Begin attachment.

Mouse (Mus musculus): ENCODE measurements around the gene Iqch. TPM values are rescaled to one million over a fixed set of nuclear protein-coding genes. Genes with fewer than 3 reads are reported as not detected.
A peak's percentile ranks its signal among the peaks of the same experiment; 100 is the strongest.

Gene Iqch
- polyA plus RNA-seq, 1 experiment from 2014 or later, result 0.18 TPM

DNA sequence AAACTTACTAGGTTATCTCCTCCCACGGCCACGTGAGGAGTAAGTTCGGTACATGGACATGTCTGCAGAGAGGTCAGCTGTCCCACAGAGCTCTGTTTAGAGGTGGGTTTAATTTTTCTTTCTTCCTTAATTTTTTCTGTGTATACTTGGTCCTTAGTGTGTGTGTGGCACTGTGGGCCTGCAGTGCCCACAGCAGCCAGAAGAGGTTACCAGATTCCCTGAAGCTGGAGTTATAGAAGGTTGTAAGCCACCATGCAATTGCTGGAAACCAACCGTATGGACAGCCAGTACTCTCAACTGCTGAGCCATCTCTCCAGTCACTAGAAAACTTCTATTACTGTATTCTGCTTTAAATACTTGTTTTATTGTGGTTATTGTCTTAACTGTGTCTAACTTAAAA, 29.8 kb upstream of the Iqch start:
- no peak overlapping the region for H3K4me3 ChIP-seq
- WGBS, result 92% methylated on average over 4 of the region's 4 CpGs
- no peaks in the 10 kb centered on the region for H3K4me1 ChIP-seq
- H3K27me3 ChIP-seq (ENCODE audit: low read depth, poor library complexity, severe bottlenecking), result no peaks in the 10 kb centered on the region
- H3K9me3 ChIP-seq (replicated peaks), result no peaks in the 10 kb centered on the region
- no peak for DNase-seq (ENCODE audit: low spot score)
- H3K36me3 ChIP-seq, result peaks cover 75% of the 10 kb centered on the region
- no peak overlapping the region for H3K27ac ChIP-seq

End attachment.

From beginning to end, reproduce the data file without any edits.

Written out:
Mouse (Mus musculus): ENCODE measurements around the gene Iqch. TPM values are rescaled to one million over a fixed set of nuclear protein-coding genes. Genes with fewer than 3 reads are reported as not detected.
A peak's percentile ranks its signal among the peaks of the same experiment; 100 is the strongest.

Gene Iqch
- polyA plus RNA-seq, 1 experiment from 2014 or later, result 0.18 TPM

DNA sequence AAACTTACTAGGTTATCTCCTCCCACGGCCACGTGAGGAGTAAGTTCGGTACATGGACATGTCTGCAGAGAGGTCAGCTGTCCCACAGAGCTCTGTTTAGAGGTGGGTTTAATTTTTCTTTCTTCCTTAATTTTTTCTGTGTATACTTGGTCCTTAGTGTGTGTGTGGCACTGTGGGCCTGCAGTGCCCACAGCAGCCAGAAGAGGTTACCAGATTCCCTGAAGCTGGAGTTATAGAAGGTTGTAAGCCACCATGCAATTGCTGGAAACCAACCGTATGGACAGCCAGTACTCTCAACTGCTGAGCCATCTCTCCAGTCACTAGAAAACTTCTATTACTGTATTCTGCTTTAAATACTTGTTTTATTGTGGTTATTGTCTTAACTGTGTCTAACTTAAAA, 29.8 kb upstream of the Iqch start:
- no peak overlapping the region for H3K4me3 ChIP-seq
- WGBS, result 92% methylated on average over 4 of the region's 4 CpGs
- no peaks in the 10 kb centered on the region for H3K4me1 ChIP-seq
- H3K27me3 ChIP-seq (ENCODE audit: low read depth, poor library complexity, severe bottlenecking), result no peaks in the 10 kb centered on the region
- H3K9me3 ChIP-seq (replicated peaks), result no peaks in the 10 kb centered on the region
- no peak for DNase-seq (ENCODE audit: low spot score)
- H3K36me3 ChIP-seq, result peaks cover 75% of the 10 kb centered on the region
- no peak overlapping the region for H3K27ac ChIP-seq